Section 708.1.1 of the Florida Building Code, often referred to as the “25% Rule,” implements guidelines for roof replacement requirements. The section states,

Not more than 25 percent of the total roof area or roof section of any existing building or structure shall be repaired, replaced or recovered in any 12-month period unless the entire roofing system or roof section conforms to requirements of this code.

This appears to be a bright-line rule that essentially means that if more than 25% of the roof or roof section is damaged during a one-year period, it must be replaced. However, if the damage totals less than 25% of the roof or section, then the roof can simply be patched.

What happens if the property insurance policy specifically excludes causes of loss based upon the enforcement of ordinance or law? Is the insurance company still required to pay for a roof replacement based on Florida law? The case, Royale Green Condominium Ass’n, Inc. v. Aspen Specialty Insurance Company,1 explores this problem. In Royale Green, the defendant insurance company, Aspen, argued that it was not required to pay for a full roof replacement despite the “25% Rule,” because the policy did not, “provide coverage for full roof replacement when said replacement is due solely to the enforcement of ‘ordinance or law’ requirements.”2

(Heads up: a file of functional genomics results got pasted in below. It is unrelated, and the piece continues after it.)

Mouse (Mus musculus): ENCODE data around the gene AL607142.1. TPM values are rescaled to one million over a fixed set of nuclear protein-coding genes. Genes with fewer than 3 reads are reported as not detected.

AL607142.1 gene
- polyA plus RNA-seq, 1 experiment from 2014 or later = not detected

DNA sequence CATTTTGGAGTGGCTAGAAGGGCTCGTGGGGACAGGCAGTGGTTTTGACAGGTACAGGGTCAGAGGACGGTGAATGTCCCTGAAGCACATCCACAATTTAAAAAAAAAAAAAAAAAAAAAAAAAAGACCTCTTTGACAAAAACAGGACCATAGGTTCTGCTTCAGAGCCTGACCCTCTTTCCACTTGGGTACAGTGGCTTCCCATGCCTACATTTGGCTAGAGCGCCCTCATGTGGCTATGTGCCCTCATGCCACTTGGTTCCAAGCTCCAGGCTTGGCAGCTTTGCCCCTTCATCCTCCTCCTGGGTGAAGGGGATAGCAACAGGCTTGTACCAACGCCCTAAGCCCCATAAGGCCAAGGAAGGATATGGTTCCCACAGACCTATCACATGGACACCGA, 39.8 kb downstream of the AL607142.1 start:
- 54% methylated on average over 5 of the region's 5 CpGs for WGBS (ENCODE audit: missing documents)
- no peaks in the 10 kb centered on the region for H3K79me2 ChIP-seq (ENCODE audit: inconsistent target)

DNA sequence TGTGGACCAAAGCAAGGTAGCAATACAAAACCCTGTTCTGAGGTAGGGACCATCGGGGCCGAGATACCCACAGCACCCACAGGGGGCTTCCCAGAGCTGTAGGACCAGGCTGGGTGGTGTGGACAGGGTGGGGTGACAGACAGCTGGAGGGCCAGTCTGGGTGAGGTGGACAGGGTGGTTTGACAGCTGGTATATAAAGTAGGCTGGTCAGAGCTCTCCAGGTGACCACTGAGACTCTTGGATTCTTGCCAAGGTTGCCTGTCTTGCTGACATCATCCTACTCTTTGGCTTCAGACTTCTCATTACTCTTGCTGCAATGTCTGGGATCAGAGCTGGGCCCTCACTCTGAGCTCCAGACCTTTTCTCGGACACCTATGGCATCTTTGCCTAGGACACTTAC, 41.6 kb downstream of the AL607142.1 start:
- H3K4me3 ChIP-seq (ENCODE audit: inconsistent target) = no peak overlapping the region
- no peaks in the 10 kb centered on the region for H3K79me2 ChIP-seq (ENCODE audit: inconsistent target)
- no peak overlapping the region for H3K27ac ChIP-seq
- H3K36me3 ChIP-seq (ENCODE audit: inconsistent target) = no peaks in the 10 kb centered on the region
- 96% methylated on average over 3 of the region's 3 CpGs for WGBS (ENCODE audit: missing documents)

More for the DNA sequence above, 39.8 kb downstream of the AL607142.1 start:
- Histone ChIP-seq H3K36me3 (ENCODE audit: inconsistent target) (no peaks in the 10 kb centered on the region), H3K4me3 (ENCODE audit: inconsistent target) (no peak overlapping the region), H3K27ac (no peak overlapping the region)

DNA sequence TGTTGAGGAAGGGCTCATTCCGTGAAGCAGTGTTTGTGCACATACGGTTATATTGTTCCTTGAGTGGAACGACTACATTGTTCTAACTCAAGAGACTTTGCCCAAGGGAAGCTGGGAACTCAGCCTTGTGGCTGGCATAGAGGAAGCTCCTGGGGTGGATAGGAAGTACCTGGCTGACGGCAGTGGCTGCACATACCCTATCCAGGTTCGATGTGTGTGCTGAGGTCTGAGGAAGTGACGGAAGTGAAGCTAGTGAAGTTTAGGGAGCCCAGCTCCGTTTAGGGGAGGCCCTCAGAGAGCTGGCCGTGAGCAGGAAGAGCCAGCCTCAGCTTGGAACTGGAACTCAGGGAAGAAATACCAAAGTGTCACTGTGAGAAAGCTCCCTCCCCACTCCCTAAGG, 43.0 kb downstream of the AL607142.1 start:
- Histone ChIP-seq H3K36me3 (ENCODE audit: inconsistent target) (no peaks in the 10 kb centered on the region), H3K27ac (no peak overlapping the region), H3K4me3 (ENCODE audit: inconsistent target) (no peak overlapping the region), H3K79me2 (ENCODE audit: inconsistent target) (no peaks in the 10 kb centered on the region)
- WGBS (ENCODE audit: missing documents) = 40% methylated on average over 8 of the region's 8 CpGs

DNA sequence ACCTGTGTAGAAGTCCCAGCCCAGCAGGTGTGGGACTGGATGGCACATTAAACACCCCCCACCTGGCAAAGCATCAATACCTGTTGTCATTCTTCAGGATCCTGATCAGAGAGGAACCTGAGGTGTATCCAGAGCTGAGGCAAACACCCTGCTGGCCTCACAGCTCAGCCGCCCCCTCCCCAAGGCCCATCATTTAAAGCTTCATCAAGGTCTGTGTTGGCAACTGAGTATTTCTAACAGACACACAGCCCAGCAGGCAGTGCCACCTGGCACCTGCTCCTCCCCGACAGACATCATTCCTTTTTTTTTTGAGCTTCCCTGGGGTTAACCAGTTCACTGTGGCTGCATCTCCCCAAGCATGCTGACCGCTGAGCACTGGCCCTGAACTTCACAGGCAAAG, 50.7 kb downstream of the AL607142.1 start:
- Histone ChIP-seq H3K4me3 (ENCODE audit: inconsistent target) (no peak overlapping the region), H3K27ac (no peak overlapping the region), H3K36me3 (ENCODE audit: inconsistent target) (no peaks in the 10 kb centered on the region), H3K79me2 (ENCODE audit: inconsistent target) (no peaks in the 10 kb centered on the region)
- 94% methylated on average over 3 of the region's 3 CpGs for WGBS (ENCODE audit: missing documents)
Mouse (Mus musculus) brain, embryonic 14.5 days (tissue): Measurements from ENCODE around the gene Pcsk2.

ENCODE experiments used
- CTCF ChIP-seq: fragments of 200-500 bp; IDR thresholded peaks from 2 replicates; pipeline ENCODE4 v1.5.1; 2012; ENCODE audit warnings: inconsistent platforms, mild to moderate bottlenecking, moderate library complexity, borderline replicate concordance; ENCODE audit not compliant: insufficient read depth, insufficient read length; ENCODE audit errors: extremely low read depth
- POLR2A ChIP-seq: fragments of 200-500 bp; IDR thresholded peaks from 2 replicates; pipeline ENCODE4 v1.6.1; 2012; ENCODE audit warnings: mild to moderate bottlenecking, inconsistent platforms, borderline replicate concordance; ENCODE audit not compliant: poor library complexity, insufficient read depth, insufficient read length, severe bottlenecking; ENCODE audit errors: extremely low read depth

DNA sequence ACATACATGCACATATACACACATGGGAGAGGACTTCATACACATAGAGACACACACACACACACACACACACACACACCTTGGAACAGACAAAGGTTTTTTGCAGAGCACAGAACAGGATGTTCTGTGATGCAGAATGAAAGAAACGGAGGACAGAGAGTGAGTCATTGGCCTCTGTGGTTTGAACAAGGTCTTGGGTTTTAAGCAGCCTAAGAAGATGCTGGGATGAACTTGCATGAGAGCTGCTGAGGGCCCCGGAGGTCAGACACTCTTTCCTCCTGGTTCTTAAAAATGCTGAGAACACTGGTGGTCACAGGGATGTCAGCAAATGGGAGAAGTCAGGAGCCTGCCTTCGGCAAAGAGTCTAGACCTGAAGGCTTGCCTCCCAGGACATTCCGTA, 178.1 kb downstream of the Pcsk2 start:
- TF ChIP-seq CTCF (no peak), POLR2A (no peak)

The policy in Royale Green explicitly stated:

1. We will not pay for loss or damage caused directly or indirectly by any of the following. Such loss or damage is excluded regardless of any other cause or event that contributes concurrently or in any sequence to the loss.

a. Ordinance Or Law

The enforcement of any ordinance or law:

(1)Regulating the construction, use or repair of any property; or

(2)Requiring the [t]earing down of any property, including the cost of removing its debris.

While it may seem as though Florida law should prevail over an insurance policy provision, Florida courts have held that the opposite is true. In fact, “[i]t is well settled that, as a general rule, parties are free to contract-out or contract around state or federal law with regard to an insurance contract, so long as there is nothing void as to public policy or statutory law about such contract.”3

Property owners should carefully read their insurance policies to determine whether certain Florida requirements, such as the “25% Rule,” are covered under their policy. Such an exclusion can lead to increased financial burden for a property owner when trying to comply with an ordinance or statute.
1 Royale Green Condominium Ass’n, Inc. v. Aspen Specialty Ins. Co., No. 1:07-cv-21404, 2009 WL 799429 (S.D. Fla. Mar. 24, 2009).
2 Royal Green, at *4.
3 King v. Allstate Ins. Co., 906 F.2d 1537, 1540 (11th Cir.1990).